I’m really looking forward to using this.
In my opinion it’s one of the most, if not even the most, beautiful DEs out there and configurable as hell.
I hope it’ll be in the repositories soon.
I thought it is a WM I’ve never tried it. What makes it more configurable than your average WM?
That changed. You’re right in one aspect. It used to be a WM in earlier Versions. But due to increase in functionality and features it is called Desktopenvironment (according to german Wiki) nowadays. The english Wiki still calls it Windowmanager. I personally would even think it’s legit to call i3 a Desktopenvironment although it is technically a Windowmanager (according to the definitions I know and how I use them). According to my definitions every WM is also a DE. I’m not really keen in drawing a line between both.
I’m not sure if it’s more configurable than other DEs. But you can configure hundreds(?) of settings via it’s own DE settings without having to mess around with configuration files spread in any hidden place on your system.
When I’m back home I could show you some screenshots, if you’re interested in the topic.
Well, seems like we have different definitions of that. According to mine if a WM is trying to pretend being a DE, the result is going to be a bad WM as well as a bad DE, but what do I know
It’s usually what graphical settings do… Normal text-file config is easy to find, modify and it is portable.
I will give it a try and see for myself
That’s kind of understatement. I think there can’t be two opinions about this.
Obviously you know more about that topic than I do. I’m just trying to simplify things for myself in a reasonable way.
Portability is an argument for sure. But it’s less time consuming to click using GUI than starting an editor and begin to hack a configuration. If you’ve done that before it might be kind of fast. But if you’re a beginner in that field, you’ll first have to read some (many) pages. At least when it’s up to WM/DE configuratin. That would be anything but fast.
I heard rumors that it can be fun for people to do things like that. If that’s the case, the situation is totally different. Just enjoy it. Luckily we use Linux and we do have choices.
The only textfiles I usually edit manually is, when it’s up to ssh and weechat.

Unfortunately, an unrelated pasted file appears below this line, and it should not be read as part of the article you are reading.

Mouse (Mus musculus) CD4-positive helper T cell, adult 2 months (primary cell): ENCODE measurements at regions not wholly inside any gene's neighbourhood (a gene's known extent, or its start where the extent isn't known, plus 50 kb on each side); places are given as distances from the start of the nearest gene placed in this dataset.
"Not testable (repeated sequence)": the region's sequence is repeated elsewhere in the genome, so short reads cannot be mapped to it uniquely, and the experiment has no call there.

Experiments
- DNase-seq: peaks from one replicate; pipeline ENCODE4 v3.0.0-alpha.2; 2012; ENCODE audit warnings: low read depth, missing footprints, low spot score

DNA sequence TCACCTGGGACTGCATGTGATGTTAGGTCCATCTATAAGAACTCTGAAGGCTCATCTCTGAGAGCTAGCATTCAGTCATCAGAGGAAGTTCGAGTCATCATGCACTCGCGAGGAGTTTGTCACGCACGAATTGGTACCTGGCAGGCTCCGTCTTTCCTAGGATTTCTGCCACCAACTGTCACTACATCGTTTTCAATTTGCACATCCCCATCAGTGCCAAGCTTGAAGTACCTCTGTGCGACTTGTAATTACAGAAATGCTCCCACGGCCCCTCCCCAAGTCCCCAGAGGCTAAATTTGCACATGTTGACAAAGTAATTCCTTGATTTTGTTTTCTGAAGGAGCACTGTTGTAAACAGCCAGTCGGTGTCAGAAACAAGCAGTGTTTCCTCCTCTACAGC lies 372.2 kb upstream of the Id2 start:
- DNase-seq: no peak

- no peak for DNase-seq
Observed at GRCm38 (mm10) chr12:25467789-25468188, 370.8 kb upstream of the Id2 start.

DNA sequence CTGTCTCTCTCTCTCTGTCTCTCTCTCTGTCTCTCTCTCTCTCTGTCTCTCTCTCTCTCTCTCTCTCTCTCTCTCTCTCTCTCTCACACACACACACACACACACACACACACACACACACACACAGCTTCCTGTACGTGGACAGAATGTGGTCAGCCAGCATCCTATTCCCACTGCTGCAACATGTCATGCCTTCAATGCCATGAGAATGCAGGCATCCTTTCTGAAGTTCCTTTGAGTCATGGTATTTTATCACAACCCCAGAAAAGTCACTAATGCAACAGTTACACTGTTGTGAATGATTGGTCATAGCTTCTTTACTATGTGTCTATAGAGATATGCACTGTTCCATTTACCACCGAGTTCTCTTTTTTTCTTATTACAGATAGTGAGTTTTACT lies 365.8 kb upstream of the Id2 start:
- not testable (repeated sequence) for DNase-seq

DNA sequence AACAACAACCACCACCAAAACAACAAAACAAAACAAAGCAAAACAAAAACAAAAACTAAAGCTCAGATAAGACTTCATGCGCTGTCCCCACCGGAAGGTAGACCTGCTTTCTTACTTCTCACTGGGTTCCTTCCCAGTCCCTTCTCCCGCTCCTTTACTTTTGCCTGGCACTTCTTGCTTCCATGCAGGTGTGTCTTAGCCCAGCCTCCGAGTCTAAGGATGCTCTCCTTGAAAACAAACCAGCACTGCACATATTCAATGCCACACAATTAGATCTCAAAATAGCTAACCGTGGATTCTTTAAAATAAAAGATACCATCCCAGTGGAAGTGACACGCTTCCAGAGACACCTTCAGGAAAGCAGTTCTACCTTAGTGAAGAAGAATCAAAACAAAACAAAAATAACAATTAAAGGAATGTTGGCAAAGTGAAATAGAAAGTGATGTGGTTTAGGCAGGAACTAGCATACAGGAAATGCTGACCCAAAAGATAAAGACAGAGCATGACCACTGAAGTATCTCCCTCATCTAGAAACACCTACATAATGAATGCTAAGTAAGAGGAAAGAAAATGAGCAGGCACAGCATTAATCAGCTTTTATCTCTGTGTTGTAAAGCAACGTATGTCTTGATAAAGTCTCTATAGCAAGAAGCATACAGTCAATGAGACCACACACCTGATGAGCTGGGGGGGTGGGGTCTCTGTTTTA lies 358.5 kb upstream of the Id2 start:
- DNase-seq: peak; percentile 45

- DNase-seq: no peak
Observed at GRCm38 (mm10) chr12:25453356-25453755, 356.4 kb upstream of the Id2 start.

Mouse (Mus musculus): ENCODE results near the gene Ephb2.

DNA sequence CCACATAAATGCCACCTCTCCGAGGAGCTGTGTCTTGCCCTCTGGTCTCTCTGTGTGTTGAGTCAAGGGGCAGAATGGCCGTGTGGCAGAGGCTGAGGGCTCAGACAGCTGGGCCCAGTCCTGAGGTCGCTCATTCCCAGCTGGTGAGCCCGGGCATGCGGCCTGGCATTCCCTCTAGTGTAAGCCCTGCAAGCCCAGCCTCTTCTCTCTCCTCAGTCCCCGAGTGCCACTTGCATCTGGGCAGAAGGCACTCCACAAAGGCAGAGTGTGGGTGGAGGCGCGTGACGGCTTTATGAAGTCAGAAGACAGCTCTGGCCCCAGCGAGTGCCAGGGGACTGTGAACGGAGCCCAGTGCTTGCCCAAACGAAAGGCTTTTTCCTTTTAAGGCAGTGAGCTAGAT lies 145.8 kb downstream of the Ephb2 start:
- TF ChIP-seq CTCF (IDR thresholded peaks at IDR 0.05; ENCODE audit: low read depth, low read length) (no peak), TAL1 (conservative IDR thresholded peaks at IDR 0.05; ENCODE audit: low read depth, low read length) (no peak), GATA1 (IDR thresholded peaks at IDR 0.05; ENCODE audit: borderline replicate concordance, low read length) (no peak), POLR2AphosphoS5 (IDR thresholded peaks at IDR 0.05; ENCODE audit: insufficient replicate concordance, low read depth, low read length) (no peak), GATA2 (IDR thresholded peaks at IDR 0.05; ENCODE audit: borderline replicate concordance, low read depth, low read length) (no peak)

So, I gave it a try
The initial configuration was somewhat confusing, because none of the usual movement keys worked and I thought it’s stuck when it asked whether I want tiling or PC profile. Turned out I had to choose everything using the mouse. Overall it seems to rely on mouse a lot, but it is probably a configuration thing. Speaking of which, you were right - there are plenty of options. 3 options of whether I want to keep my windows inside screen limits? Mm, I’d take any sane default, but whatever… And I got lost in the options as always There’s one I can’t seem to find and which draws me crazy - it is switching to a different workspace automatically when the cursor happens to touch an edge of the screen. I turned off flip in Screen -> Virtual Desktops, but it is apparently not it… Help
edit: or should I open a separate topic about that? Since it seems somewhat off-topic here. I apologize if it is
edit2: my problem was fixed btw. Enlightement defined “Edge bindings” for me, which were doing all this nonsense. It is in “Input” menu, if I remember correctly.
Conversely, if you are a beginner, I am not sure Enlightenment is the right place to start. Especially if you are starting from a clean install where you get immediately bombarded with setting options that you probably won’t understand.
That’s a valid argument. A beginner maybe should start with an easier to handle DE/WM. Maybe my statement was not totally clear. I was just comparing doing settings in Enlightenment to setting up stuff editing config files. I guess in that comparison using the Terminal is the harder route.
That’s exactly what happend to me the first time I used Enlightenment. What drove me nearly nuts was, that the window, over which the mouse is hovering is instantly becoming the active one. But when you got used to it, I think it is a great feature. One can change that in the settings too. But in the meantime I prefer that behaviour, when I use Enlightenment.
There are indeed some default settings, that are, partially, very different compared to standard usabilty/patterns. And sometimes you really have to fight your way finding the appropriate setting.
I really tried to get used to it, but weird defaults, tiling not working at the beginning for some reason and then finally, segfault were too much for me. I prefer WM just doing it’s job and staying out of the way. Switched to dwm and finally feeling comfortable. I guess it’s just not my cup of tea.